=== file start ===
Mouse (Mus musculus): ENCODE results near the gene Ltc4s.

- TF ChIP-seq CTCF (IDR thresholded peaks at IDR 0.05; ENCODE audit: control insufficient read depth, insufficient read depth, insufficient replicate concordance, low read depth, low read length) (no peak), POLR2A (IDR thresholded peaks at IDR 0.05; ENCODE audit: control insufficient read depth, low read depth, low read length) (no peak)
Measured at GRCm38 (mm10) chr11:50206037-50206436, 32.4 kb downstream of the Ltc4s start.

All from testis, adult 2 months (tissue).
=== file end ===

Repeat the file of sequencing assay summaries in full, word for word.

Mouse (Mus musculus): ENCODE results near the gene Ltc4s.

- TF ChIP-seq CTCF (IDR thresholded peaks at IDR 0.05; ENCODE audit: control insufficient read depth, insufficient read depth, insufficient replicate concordance, low read depth, low read length) (no peak), POLR2A (IDR thresholded peaks at IDR 0.05; ENCODE audit: control insufficient read depth, low read depth, low read length) (no peak)
Measured at GRCm38 (mm10) chr11:50206037-50206436, 32.4 kb downstream of the Ltc4s start.

All from testis, adult 2 months (tissue).